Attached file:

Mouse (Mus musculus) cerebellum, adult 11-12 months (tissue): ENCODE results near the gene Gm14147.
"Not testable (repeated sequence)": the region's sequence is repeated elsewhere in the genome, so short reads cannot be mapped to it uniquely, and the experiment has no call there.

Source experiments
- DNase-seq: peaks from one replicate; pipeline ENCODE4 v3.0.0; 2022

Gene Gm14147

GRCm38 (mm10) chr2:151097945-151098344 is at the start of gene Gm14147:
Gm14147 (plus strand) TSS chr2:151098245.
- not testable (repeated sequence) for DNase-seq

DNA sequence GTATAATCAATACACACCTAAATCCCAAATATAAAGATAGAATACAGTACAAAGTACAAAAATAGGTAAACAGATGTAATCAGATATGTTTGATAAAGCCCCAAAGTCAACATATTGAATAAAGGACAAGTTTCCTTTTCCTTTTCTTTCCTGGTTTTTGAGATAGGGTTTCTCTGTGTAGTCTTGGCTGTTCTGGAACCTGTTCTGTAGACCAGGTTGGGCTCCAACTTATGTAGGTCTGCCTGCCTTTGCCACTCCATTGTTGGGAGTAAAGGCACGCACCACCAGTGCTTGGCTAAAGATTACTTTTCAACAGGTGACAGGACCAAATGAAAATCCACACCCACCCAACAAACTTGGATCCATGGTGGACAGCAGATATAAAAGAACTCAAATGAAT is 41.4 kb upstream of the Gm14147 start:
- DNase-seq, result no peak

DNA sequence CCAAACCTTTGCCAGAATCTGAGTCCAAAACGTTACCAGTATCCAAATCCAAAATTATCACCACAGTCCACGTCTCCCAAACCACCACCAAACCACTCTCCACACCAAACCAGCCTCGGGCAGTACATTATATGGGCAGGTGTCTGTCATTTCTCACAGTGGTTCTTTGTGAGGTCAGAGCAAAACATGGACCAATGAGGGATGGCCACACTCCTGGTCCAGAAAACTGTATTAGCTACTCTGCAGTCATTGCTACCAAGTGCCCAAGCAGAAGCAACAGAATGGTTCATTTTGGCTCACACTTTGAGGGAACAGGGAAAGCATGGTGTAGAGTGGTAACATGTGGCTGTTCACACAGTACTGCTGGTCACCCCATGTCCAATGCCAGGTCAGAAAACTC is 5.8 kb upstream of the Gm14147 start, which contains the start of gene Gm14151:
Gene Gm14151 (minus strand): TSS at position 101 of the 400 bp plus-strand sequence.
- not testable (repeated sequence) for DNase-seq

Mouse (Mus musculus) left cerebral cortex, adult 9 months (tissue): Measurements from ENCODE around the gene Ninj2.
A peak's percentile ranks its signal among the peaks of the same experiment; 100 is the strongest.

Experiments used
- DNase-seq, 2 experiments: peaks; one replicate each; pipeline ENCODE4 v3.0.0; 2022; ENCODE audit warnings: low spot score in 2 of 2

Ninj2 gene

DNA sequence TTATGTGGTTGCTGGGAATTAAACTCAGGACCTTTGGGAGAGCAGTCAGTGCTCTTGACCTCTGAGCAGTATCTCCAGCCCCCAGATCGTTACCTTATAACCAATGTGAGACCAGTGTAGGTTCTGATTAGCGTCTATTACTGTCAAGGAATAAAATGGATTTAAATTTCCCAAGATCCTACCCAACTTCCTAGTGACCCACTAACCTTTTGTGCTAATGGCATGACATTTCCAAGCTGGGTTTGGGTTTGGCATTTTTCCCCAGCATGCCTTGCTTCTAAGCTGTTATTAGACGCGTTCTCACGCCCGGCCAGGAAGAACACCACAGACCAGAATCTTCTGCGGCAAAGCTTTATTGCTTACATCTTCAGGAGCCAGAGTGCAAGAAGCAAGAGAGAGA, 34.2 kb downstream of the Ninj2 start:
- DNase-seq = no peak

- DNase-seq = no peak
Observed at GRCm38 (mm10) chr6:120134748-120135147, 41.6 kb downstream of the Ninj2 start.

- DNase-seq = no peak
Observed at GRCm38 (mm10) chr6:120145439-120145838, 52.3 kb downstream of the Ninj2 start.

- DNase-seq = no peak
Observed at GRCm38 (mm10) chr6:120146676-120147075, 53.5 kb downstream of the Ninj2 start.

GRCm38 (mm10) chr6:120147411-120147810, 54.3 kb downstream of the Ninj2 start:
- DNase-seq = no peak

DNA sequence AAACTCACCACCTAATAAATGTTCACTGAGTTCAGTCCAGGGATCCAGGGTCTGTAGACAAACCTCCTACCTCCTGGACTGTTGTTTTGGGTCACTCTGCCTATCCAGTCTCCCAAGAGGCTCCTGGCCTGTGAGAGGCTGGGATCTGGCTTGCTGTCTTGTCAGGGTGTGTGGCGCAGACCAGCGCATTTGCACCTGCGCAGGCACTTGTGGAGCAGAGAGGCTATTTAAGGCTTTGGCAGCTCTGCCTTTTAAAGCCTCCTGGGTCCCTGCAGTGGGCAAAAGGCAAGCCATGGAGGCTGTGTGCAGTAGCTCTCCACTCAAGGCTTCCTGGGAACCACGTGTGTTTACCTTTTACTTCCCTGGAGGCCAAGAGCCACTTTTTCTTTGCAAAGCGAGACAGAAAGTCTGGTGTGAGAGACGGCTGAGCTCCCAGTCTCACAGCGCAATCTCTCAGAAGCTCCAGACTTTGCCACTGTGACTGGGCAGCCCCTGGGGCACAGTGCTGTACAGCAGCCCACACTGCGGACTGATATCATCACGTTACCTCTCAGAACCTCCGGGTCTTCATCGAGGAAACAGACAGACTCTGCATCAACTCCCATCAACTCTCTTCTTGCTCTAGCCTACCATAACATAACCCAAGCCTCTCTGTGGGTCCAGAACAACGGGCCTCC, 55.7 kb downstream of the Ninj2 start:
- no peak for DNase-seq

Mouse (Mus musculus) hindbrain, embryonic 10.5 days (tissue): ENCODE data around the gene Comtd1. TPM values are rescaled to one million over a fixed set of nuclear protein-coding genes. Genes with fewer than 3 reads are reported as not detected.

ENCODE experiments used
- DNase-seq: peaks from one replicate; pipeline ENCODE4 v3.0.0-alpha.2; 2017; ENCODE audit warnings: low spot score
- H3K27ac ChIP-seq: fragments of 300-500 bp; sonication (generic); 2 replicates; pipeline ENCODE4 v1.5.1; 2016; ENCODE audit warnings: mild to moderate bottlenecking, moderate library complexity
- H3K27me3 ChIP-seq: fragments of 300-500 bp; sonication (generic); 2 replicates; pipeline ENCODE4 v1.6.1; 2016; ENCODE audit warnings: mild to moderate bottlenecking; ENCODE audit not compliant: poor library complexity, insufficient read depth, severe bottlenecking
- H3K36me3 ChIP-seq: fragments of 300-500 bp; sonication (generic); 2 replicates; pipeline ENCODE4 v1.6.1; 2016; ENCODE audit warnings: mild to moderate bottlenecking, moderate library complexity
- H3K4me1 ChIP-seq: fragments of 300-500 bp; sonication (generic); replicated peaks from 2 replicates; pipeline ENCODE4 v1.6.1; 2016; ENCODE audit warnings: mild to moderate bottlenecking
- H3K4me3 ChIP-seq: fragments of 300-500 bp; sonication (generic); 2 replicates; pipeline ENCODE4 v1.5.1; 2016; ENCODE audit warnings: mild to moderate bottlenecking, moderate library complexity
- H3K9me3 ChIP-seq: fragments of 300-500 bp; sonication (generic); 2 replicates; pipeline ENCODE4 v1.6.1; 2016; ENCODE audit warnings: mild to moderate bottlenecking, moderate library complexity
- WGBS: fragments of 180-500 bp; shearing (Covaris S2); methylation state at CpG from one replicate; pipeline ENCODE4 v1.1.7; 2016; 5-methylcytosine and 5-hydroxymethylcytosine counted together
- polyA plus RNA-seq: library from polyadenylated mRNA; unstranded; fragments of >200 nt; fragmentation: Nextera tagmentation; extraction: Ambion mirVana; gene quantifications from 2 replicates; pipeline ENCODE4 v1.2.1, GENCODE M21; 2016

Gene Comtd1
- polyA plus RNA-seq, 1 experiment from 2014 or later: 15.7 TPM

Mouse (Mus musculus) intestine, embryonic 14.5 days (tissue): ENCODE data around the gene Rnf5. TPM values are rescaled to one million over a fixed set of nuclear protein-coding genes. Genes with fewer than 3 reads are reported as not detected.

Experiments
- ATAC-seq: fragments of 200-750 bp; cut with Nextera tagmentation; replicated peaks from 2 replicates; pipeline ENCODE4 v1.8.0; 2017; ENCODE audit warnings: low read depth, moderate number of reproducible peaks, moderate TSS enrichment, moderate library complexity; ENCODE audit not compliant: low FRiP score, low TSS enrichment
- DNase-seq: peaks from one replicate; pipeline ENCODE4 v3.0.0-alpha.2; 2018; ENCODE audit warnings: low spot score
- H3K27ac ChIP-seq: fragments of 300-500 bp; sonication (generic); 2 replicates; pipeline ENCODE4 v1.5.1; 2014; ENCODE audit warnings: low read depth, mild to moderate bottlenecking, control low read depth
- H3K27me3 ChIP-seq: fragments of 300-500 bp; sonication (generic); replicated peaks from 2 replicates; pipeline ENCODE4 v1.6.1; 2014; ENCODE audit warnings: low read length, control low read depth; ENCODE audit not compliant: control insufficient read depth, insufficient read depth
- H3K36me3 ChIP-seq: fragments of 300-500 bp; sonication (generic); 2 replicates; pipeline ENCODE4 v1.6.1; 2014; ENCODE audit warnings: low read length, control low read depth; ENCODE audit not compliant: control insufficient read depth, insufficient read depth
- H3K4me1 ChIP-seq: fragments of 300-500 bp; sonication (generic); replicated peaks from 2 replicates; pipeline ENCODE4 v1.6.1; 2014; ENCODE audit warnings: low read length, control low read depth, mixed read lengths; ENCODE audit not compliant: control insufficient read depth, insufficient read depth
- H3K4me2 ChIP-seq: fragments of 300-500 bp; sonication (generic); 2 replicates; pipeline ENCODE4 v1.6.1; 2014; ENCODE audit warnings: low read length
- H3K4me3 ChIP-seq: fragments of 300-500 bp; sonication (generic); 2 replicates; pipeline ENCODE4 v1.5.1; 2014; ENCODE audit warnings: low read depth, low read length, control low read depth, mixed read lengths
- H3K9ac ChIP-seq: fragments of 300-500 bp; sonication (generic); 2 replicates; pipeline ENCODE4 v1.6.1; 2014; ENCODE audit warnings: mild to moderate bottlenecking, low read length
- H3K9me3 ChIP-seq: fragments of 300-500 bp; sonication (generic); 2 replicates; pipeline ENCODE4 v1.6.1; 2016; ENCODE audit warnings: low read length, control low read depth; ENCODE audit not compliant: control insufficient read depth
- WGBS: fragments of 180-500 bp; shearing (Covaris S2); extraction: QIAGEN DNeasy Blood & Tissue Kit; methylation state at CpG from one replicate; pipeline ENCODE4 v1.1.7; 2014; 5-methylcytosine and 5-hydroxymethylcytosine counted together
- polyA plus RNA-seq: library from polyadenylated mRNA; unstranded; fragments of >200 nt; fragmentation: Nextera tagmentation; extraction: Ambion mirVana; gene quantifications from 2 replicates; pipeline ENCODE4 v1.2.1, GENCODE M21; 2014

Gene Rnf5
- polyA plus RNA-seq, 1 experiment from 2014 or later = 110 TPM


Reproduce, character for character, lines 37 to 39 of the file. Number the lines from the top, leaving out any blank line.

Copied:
- H3K4me1 ChIP-seq: fragments of 300-500 bp; sonication (generic); replicated peaks from 2 replicates; pipeline ENCODE4 v1.6.1; 2016; ENCODE audit warnings: mild to moderate bottlenecking
- H3K4me3 ChIP-seq: fragments of 300-500 bp; sonication (generic); 2 replicates; pipeline ENCODE4 v1.5.1; 2016; ENCODE audit warnings: mild to moderate bottlenecking, moderate library complexity
- H3K9me3 ChIP-seq: fragments of 300-500 bp; sonication (generic); 2 replicates; pipeline ENCODE4 v1.6.1; 2016; ENCODE audit warnings: mild to moderate bottlenecking, moderate library complexity